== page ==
U.S. Attorney General William Barr has been accused of behaving like Trump's personal attorney rather than an impartial top cop regarding the Mueller report. But Becerra makes Barr look like a font of impartiality by contrast. A close ally of police unions, Becerra is shielding records that are uncomfortable to police even though the records protect public safety. Shouldn't you get to know if the cop pulling over your wife on a dark highway has a rap sheet?

Beyond threatening to prosecute reporters, Becerra has refused to fully comply with a new law that requires the release of police disciplinary records. Becerra doesn't attack the media with words, of course, but his actions speaker loudly. This isn't anything new, either.

Becerra has pursued criminal charges against reporters who produced embarrassing undercover videos of Planned Parenthood back in 2015. The Times, which criticized the reporters' message and methods, nevertheless called the prosecutions a "disturbing overreach." But there's too-little coverage of that situation. There's no defense of President Trump's most vile anti-media rhetoric, but we should be even more upset at actions that are much worse.

This column was first published in the Orange County Register.

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  1. ^Journalist snowflake^

    1. It’s certainly hard to see why anyone who colludes with someone who perpetrates a criminal leak should be treated differently than a purveyor of criminal “satire.” It’s true that a so-called news item is easier to ignore than a Gmail, but clearly what counts is the intent that both types of criminals share to damage reputations by inappropriately calling attention to certain facts that must not be released or indeed mentioned at all. Here at NYU we have fought hard to control what kind of “information” goes around, and we argued, in memos distributed to many of our colleagues in other universities, including in California, that the laws of all states should be revised to make it clear that “free speech” has nothing to do with such matters. See the documentation of our nation’s leading criminal “parody” case at:

  2. “Think Trump’s Attacks on Journalism Are Bad?”

    Nope. Actually, that’s one of his very few redeeming qualities. Also, “Journalism”, I do not think it means what you think it means.

    1. Trump has in no way attacked journalism. He has however, called out partisan hack conspirators for pretending to be journalists.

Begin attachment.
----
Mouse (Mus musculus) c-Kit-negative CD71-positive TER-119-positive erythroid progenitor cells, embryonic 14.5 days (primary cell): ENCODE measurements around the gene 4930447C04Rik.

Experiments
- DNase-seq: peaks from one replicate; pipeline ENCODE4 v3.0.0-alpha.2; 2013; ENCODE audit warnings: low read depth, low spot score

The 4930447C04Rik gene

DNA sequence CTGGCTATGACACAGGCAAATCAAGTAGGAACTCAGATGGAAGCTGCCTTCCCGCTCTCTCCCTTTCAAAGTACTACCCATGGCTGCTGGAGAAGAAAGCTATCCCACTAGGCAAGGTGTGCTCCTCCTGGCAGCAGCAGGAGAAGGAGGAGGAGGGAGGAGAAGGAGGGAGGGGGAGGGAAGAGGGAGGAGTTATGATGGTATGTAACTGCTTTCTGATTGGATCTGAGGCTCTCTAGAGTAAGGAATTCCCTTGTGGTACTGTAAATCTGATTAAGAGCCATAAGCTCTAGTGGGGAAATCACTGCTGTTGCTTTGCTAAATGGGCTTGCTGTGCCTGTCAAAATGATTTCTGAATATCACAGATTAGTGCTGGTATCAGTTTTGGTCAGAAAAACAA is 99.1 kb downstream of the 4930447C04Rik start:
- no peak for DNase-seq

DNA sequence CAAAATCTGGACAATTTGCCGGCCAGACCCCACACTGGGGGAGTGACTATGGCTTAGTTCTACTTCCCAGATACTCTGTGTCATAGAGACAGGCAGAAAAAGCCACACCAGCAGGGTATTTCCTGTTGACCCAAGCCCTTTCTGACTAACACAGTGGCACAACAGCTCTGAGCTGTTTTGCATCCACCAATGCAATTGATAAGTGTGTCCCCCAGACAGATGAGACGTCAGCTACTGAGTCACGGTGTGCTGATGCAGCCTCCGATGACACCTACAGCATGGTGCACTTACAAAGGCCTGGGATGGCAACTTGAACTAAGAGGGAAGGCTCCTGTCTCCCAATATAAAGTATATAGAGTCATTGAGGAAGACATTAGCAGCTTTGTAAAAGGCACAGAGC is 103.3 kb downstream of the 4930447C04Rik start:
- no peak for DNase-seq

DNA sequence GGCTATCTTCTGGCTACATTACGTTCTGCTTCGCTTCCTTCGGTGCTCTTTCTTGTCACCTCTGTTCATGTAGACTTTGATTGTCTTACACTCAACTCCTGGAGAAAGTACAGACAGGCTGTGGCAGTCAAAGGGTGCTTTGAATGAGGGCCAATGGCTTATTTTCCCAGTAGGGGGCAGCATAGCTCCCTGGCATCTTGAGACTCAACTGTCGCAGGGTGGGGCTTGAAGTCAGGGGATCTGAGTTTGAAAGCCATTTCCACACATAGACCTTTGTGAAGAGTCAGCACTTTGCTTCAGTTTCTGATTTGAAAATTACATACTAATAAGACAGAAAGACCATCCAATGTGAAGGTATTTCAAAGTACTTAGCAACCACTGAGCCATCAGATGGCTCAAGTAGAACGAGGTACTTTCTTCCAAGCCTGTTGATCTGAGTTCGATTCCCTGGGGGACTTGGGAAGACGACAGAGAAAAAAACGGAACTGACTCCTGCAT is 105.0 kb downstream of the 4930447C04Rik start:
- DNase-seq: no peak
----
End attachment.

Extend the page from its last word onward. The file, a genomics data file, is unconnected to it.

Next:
Not that same thing. Not even a little.

    2. His calling out fake news while sometimes wrong but sometimes correct has properly called into question the credibility of the news. In a crude fashion he has achieved a good, challenging the news media and their errors and/or biases.

  3. Talking bad about journalists is bad, arresting journalists is worse. Unfortunately, I could see Trump at some point having a journalist harassed by law enforcement and I can’t imagine any other previous president doing such a thing. We’ve truly sunk to a new low. (James Rosen might disagree, but it’s not like he works for a legitimate news organization.)

    1. “… I can’t imagine any other previous president doing such a thing. ”

      Pretty sure we do not have to imagine, only think back a few years.

    2. Why would raising the fact that many in the media are liars, be bad?

      More and more Americans know that the media is full of liars and are ignoring the propagandists more and more. This is the real fear of the media types. Nothing worse than having your propaganda ignored.

    3. Imagine being this dumb

    4. Talking bad about journalists is the same sort of “bad” as the journalists talking bad about him; It’s just an exercise of 1st amendment rights, which even Trump possesses.

      Sure, you could “see” Trump at some point having a journalist harassed, but until it happens outside your imagination, he’s not guilty of anything. And your failure of imagination concerning previous Presidents is slightly endearing, but really kind of pathetic. The name, Nakoula Basseley Nakoula ring a bell with you? The guy Obama lied about having caused the Benghazi attack, and had jailed?

      Trump hasn’t done anything remotely as hostile to journalists as that.

      1. +100

      2. +1

      3. Bravo!!

      4. For progressives, fantasy is more real than reality.